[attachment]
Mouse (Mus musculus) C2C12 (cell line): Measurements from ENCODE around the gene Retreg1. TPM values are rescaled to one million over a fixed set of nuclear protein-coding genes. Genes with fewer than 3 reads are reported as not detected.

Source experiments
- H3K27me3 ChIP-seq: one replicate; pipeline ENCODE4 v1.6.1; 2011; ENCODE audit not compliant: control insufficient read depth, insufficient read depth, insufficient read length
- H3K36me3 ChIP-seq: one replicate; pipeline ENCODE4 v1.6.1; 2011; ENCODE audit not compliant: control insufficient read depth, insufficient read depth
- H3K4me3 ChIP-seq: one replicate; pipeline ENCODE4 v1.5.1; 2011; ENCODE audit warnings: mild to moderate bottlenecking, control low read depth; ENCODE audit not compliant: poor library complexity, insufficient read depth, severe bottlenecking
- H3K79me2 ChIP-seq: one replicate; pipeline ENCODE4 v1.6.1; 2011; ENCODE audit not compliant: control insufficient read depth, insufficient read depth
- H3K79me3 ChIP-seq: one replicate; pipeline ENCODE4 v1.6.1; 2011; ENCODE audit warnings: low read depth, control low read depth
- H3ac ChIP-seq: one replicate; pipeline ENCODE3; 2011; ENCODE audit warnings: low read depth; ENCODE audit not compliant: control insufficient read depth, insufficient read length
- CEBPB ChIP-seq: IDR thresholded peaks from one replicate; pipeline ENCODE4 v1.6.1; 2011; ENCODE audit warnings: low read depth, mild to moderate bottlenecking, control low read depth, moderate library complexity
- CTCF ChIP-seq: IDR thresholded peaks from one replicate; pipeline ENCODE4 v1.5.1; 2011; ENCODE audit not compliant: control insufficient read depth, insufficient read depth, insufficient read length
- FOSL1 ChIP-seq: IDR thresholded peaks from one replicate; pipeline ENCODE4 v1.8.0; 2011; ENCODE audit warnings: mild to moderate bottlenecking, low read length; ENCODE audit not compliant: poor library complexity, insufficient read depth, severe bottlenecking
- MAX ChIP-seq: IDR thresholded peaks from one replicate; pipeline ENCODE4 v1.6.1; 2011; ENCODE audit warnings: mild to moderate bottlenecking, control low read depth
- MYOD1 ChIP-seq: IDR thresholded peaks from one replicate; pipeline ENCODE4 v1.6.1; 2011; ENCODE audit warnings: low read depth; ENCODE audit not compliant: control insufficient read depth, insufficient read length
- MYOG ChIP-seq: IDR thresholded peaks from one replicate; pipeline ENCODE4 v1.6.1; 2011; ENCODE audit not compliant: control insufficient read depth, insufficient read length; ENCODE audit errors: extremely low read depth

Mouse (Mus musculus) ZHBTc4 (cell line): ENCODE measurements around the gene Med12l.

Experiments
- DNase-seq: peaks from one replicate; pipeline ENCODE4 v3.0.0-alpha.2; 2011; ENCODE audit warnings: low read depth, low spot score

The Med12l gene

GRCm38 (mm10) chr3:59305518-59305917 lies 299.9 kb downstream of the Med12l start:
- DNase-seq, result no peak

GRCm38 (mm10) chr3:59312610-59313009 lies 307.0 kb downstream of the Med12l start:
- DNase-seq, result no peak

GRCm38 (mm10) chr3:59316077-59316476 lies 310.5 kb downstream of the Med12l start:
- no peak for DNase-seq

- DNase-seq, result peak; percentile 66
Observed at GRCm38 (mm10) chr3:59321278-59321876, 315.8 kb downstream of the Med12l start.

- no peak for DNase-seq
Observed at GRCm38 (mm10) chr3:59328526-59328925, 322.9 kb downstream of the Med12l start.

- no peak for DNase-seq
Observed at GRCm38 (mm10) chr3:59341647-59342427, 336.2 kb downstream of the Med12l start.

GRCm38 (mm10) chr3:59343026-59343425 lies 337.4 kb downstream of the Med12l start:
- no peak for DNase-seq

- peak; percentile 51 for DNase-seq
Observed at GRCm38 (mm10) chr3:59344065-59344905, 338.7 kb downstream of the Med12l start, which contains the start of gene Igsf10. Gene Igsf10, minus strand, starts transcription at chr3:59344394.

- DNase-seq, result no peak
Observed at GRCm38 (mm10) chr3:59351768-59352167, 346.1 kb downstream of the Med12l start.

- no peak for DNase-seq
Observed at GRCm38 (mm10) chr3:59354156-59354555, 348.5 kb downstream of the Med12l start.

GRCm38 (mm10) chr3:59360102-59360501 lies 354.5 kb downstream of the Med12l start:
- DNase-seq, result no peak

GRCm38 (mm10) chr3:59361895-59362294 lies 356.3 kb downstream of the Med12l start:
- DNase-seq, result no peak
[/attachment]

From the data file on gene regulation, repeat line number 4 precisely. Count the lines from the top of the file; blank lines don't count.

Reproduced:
- H3K36me3 ChIP-seq: one replicate; pipeline ENCODE4 v1.6.1; 2011; ENCODE audit not compliant: control insufficient read depth, insufficient read depth